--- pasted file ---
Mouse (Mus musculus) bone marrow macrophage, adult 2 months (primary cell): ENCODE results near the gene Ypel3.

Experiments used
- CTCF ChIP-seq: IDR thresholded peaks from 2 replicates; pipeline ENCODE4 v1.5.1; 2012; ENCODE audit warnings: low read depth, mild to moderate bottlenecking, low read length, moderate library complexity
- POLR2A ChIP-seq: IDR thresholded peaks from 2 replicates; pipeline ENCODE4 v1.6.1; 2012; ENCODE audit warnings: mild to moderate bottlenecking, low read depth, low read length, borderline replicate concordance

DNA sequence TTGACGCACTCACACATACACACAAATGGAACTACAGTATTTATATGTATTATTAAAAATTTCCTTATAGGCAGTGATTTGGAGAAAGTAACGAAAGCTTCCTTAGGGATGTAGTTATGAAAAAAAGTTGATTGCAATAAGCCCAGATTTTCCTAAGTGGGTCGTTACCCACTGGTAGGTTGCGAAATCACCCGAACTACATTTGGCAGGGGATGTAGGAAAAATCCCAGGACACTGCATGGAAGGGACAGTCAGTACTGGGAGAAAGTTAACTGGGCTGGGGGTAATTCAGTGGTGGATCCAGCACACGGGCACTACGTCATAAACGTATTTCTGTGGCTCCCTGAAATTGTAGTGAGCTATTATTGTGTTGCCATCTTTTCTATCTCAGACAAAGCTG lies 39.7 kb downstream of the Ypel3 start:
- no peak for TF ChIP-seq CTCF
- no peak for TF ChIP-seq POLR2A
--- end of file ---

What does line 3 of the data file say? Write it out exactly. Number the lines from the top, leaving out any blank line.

- CTCF ChIP-seq: IDR thresholded peaks from 2 replicates; pipeline ENCODE4 v1.5.1; 2012; ENCODE audit warnings: low read depth, mild to moderate bottlenecking, low read length, moderate library complexity